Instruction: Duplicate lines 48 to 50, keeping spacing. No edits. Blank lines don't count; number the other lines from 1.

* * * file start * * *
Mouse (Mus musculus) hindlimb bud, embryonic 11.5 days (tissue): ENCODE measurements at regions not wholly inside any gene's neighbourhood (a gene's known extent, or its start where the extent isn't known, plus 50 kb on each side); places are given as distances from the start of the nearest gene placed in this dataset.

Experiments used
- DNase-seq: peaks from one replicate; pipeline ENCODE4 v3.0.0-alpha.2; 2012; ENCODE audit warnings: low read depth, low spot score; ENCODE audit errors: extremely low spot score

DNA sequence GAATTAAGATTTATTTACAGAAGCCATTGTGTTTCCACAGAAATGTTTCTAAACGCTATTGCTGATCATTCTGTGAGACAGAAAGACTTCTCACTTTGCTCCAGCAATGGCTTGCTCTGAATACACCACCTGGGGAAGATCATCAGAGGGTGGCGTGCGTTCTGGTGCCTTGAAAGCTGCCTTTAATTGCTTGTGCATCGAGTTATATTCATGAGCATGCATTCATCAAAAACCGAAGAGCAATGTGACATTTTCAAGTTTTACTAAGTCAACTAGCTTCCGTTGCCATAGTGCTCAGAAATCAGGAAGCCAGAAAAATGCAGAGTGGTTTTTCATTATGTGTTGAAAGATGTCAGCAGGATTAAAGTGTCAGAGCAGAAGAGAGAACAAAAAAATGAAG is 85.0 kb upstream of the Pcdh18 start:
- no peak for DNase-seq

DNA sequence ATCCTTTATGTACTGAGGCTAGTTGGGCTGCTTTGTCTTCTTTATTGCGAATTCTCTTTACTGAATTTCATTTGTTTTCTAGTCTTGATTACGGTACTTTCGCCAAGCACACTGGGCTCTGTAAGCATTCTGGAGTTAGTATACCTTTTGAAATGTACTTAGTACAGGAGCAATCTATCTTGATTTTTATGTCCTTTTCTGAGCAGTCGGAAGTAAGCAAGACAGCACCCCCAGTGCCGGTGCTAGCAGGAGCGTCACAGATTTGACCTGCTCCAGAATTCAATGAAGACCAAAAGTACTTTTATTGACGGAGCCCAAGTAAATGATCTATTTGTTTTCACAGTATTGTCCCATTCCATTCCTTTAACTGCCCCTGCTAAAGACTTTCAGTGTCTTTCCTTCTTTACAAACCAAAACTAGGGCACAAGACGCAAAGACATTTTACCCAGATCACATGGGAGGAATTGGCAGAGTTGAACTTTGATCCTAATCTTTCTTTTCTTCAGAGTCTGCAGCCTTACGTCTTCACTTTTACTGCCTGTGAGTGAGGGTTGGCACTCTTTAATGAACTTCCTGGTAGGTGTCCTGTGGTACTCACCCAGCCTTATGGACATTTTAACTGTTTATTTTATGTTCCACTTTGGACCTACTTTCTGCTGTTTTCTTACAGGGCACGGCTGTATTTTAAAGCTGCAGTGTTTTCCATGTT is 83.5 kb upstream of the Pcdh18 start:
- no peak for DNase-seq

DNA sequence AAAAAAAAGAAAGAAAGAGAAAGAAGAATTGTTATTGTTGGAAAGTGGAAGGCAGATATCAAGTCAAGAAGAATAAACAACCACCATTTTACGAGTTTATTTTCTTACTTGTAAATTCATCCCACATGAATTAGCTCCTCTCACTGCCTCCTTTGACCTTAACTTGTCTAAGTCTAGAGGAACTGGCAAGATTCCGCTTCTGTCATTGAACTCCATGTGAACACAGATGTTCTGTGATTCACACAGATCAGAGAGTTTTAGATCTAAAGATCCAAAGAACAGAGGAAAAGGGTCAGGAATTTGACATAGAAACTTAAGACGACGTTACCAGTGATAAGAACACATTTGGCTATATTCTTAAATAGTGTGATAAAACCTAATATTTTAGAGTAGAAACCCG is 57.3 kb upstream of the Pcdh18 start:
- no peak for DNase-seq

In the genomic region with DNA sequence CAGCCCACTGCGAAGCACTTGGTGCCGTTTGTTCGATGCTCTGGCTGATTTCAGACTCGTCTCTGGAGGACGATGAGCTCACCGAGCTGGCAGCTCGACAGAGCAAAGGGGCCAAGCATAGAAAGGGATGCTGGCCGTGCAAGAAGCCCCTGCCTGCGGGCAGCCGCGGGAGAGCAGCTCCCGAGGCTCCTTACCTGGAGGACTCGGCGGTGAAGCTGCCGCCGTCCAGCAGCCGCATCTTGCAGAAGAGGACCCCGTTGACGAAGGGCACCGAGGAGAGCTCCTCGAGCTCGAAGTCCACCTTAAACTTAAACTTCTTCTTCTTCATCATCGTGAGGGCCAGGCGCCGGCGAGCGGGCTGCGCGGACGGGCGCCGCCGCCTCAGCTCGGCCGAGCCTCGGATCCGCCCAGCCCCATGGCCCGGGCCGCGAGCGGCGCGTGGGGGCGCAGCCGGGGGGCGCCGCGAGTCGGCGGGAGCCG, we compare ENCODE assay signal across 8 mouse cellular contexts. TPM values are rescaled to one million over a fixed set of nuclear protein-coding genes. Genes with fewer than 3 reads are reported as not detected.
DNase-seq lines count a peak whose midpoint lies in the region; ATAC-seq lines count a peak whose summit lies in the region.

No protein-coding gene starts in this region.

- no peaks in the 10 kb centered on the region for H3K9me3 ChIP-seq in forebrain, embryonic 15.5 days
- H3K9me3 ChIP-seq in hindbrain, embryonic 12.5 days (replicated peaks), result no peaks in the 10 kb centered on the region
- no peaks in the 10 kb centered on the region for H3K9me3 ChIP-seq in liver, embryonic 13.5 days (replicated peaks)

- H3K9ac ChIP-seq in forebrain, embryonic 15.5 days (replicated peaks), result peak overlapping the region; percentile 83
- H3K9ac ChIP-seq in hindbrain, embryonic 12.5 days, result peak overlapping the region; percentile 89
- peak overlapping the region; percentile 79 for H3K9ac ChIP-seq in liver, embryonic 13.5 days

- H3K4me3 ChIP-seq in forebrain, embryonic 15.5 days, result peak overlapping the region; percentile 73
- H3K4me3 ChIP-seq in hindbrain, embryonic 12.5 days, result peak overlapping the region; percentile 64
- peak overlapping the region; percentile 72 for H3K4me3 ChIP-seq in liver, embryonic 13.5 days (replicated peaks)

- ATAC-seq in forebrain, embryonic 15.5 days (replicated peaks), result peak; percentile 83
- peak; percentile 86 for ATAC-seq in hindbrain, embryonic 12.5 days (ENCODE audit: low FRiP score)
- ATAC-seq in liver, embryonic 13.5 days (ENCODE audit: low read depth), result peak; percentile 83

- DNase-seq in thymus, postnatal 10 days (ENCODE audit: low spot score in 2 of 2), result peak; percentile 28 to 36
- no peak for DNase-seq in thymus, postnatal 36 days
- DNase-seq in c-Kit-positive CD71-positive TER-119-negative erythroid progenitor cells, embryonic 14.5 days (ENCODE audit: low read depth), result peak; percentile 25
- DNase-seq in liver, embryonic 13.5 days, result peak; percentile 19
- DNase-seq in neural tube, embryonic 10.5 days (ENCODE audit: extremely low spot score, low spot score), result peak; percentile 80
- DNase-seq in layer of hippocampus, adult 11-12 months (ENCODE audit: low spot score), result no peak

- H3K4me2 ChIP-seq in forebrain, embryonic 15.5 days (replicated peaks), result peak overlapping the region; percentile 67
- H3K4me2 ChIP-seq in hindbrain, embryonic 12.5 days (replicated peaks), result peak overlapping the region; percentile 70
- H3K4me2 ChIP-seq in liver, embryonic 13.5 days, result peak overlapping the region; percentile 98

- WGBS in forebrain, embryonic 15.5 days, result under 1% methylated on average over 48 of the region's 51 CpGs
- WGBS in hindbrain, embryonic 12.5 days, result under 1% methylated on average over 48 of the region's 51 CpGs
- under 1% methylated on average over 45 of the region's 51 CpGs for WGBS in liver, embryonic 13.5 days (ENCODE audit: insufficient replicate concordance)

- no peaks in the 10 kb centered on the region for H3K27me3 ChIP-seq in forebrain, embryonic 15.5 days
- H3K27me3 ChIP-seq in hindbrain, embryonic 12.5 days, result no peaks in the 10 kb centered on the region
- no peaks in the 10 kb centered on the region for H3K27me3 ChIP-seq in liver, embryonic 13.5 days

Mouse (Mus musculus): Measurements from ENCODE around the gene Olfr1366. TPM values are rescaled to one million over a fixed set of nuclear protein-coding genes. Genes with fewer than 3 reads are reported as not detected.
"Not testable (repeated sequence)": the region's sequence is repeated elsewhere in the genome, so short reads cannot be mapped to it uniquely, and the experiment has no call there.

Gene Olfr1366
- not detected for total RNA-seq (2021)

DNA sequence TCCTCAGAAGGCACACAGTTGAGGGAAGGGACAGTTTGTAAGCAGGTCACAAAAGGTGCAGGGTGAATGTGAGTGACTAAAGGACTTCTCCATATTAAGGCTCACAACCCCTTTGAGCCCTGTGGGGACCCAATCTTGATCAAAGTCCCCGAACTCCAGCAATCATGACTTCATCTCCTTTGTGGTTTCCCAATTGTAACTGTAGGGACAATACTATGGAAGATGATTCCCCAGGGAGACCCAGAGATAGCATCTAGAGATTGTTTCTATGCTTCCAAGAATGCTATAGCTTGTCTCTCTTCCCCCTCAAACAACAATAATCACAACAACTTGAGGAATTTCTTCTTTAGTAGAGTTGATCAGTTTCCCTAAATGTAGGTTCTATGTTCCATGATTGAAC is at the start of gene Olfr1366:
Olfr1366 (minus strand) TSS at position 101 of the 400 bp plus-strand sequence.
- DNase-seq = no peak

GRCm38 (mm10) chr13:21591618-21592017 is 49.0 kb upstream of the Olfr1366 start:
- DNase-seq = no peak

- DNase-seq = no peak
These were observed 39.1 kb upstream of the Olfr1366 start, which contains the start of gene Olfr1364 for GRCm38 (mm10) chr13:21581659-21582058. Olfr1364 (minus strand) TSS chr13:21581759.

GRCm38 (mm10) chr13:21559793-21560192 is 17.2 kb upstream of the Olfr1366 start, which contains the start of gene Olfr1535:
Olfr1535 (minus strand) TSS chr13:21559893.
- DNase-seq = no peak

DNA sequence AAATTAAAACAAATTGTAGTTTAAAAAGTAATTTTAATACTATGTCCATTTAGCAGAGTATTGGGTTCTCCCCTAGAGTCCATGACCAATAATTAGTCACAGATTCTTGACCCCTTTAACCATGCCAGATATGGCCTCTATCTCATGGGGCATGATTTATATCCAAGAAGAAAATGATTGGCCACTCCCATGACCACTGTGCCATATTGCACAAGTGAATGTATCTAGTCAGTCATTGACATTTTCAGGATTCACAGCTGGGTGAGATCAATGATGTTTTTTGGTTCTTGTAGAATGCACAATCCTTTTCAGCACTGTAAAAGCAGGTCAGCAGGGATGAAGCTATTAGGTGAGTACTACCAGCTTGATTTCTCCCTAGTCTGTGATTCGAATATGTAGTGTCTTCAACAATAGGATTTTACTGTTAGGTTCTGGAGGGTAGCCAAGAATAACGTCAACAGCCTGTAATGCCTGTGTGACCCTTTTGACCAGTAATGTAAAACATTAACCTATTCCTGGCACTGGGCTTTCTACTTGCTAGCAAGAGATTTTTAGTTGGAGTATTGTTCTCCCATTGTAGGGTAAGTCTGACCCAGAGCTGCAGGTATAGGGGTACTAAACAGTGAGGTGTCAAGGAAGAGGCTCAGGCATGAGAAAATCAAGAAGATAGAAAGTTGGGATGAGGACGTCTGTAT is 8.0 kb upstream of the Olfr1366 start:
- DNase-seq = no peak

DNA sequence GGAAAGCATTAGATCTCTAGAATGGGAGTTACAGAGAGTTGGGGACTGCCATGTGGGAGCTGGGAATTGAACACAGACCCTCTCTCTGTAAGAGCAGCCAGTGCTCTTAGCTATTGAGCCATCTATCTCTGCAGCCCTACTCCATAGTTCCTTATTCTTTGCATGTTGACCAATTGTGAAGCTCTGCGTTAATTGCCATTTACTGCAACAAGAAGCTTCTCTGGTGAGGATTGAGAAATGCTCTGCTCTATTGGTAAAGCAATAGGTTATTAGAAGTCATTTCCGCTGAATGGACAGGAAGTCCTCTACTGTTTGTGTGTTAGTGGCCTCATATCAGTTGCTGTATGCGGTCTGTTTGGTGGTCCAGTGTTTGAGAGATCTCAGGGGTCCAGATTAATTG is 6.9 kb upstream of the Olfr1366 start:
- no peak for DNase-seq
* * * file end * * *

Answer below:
- DNase-seq = no peak

- DNase-seq = no peak
These were observed 39.1 kb upstream of the Olfr1366 start, which contains the start of gene Olfr1364 for GRCm38 (mm10) chr13:21581659-21582058. Olfr1364 (minus strand) TSS chr13:21581759.